Understanding Your Options Before 65
Medicare can be a complicated, intimidating issue to research. If you’re approaching 65, and starting to look into Medicare, rest assured that you are not alone if you feel like it’s a lot to tackle. With 10,000 baby boomers turning 65 every day there are a lot of people out there in the same boat as you, looking for information and trying to determine the best path forward.
We are here to help. As a local, family-owned agency located in southern Maine, our goal is to provide you with information so that you are able to make informed decisions about the plans that will meet your needs and assist with your enrollment. Let’s start at the beginning – enrollment.
Enrollment if you are collecting Social Security
If you are collecting Social Security benefits you will be automatically enrolled in Medicare when you turn 65. Medicare Parts A and B will start the first day of the month that you turn 65. If your birthday is on the first day of the month, Part A and Part B will start the first day of the previous month.
You will receive an “Initial Enrollment Package” that welcomes you to Medicare. This is mailed to you four months before your 65th birthday month and will include your new Medicare card. If you don’t want Medicare Part B at this time, follow the instructions on the back of the card. Otherwise, Medicare coverage will automatically begin the first day of the month of eligibility.
Enrollment if you’re not collecting Social Security
Full retirement age for Social Security benefits is 66 and 8 months for those born in 1958, so many people will continue to work past age 65. If you work past age 65 and have creditable coverage through an employer, you do not have to enroll in Medicare and you will not be penalized later.
In January of 2024:
Full retirement age for Social Security benefits will be 66 and 10 months for those born in 1959, so many people will continue to work past age 65. If you work past age 65 and have creditable coverage through an employer, you do not have to enroll in Medicare and you will not be penalized later.
In January of 2025 and beyond:
Full retirement age for Social Security benefits will be 67 for those born in 1960 and after, so many people will continue to work past age 65. If you work past age 65 and have creditable coverage through an employer, you do not have to enroll in Medicare and you will not be penalized later.
However, even if you do have creditable coverage through an employer, Medicare is still worth looking into. Employer plans often have high deductibles, so you may be able to get better, more affordable, coverage through Medicare.
If you lose employer coverage and do not have other credible coverage, you must sign up in the first eight months of eligibility to avoid a 10% annual penalty on your part B premium.
If you are not collecting Social Security, but want to enroll in Medicare you must do so yourself. There are three ways that you can enroll:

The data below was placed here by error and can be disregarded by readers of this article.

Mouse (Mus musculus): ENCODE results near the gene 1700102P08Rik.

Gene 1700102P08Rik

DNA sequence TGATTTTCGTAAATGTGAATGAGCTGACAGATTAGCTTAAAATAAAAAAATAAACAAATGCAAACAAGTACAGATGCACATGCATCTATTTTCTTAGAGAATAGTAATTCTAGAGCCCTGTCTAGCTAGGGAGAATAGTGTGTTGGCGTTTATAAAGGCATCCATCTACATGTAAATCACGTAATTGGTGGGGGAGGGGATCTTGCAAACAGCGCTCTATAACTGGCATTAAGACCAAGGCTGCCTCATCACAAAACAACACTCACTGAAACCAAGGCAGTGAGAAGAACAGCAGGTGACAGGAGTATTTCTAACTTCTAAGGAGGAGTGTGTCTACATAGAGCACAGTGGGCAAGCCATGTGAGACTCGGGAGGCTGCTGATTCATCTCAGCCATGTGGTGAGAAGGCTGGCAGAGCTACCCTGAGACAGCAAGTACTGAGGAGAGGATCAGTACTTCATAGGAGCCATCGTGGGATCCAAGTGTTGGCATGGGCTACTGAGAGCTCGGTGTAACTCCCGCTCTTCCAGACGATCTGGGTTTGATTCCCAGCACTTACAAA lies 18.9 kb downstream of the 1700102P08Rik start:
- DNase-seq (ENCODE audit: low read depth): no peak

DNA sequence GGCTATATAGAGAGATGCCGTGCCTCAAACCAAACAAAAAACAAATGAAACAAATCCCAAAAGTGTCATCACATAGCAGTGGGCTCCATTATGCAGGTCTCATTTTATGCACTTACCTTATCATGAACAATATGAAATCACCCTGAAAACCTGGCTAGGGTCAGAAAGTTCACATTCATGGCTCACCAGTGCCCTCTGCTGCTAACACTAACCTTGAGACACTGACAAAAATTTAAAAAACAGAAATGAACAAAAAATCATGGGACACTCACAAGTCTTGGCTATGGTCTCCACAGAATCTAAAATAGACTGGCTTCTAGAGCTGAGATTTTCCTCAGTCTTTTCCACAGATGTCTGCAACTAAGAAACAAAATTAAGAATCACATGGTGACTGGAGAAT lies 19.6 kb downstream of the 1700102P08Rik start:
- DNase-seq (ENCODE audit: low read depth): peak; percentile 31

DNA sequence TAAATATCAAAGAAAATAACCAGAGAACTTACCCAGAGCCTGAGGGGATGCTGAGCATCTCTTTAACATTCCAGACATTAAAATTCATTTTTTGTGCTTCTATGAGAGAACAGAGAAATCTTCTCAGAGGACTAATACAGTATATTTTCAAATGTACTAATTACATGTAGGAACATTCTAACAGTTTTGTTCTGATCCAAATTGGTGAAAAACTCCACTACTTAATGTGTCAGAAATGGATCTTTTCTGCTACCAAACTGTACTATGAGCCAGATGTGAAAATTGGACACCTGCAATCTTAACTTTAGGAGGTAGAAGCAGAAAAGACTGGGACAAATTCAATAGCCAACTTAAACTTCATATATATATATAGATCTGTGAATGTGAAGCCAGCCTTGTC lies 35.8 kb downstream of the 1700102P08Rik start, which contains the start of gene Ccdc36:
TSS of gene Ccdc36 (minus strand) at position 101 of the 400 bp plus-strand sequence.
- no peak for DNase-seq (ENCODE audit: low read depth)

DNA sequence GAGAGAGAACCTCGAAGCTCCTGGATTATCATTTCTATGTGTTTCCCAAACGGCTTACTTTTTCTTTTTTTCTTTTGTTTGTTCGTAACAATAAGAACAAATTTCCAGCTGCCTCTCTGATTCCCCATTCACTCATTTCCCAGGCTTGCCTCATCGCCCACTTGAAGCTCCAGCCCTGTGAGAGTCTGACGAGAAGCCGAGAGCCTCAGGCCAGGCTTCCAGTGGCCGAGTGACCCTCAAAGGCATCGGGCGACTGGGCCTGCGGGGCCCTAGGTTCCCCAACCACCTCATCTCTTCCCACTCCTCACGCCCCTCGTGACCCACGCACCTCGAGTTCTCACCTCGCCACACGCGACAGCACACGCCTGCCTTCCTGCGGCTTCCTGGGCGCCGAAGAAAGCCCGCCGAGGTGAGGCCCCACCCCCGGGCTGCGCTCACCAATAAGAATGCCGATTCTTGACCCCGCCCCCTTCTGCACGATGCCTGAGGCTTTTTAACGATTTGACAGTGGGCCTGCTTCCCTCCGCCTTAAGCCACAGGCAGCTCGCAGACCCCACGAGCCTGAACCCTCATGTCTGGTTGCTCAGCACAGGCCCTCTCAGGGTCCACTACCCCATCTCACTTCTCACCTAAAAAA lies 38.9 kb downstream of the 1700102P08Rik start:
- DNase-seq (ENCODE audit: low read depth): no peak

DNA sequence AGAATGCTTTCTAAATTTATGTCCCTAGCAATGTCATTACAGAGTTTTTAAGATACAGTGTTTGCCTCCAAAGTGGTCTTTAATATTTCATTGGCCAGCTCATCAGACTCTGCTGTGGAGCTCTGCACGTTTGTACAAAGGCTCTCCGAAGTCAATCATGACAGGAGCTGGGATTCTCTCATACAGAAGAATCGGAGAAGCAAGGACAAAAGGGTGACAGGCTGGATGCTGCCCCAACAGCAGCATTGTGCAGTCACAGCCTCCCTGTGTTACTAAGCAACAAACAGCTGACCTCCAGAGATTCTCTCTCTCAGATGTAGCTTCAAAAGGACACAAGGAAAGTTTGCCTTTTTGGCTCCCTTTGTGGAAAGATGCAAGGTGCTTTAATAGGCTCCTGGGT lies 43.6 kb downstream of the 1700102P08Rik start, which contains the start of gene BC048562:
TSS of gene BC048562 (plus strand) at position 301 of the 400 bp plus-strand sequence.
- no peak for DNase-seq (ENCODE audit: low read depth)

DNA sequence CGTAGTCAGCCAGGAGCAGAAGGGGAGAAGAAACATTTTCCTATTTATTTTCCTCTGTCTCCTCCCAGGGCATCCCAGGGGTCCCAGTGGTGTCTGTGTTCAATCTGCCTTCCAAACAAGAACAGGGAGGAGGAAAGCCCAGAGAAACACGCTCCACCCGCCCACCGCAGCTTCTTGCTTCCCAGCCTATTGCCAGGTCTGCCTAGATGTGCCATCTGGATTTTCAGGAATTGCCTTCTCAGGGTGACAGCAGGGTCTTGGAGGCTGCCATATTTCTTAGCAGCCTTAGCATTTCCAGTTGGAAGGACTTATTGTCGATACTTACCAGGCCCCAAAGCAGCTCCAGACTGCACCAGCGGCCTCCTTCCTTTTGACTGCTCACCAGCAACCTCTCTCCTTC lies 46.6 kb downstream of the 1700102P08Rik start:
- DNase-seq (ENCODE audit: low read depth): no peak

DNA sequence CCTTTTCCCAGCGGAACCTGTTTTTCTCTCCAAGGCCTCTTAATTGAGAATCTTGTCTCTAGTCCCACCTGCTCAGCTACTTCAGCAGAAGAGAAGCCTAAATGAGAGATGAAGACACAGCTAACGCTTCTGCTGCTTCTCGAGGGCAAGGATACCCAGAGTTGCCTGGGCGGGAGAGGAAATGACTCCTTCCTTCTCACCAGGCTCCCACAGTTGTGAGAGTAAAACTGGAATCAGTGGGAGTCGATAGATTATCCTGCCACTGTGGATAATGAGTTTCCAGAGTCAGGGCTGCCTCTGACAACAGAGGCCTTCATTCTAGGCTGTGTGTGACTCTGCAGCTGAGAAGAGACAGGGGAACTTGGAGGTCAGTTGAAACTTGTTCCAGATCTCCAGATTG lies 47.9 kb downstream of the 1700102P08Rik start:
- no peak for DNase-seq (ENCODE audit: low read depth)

- Social Security website (Tip: This is the quickest way to enroll)
- Visit local Social Security office in person (Tip: Arrive early to avoid long wait times)
- Call Social Security to arrange a telephone interview (Tip: It can take 6 weeks to get an appointment – call well in advance of when you will need Medicare coverage)
If you enroll online or in person at the Social Security office, you should receive your Medicare card within 3-4 weeks.
What happens once I’m enrolled?
Your initial enrollment period (IEP) lasts for seven months: the three months before your 65th birthday month, the month of your 65th birthday, and the three months after your 65th birthday month. During your IEP you may pick up any Medicare supplement plan, Medicare advantage plan, or prescription drug plan with no medical underwriting and no pre-existing conditions clauses. This is called a guaranteed issue period.
If you are enrolling in a Medicare supplement you have an additional two months to enroll. If you wait longer, you may have to go through an underwriting process.
The choices you make during your IEP do not lock you in permanently. Medicare supplements can be changed any time of year. For Medicare Advantage Plans and Part D Prescription Drug Plans (PDPs) you will have an opportunity each year during the Annual Enrollment Period (AEP) to make changes unless to have a Special Election Period.
Handling All The Options
Whether you’ve been automatically enrolled in Medicare, or enrolled yourself, you’re going to notice that your mailbox is filling up with solicitations from every insurance company in the country. You have a choice to make – do you try to sort through this pile and call all the different companies across the country asking each all of your questions, or should you make one call and talk to someone local who works with all these different companies to answer your questions?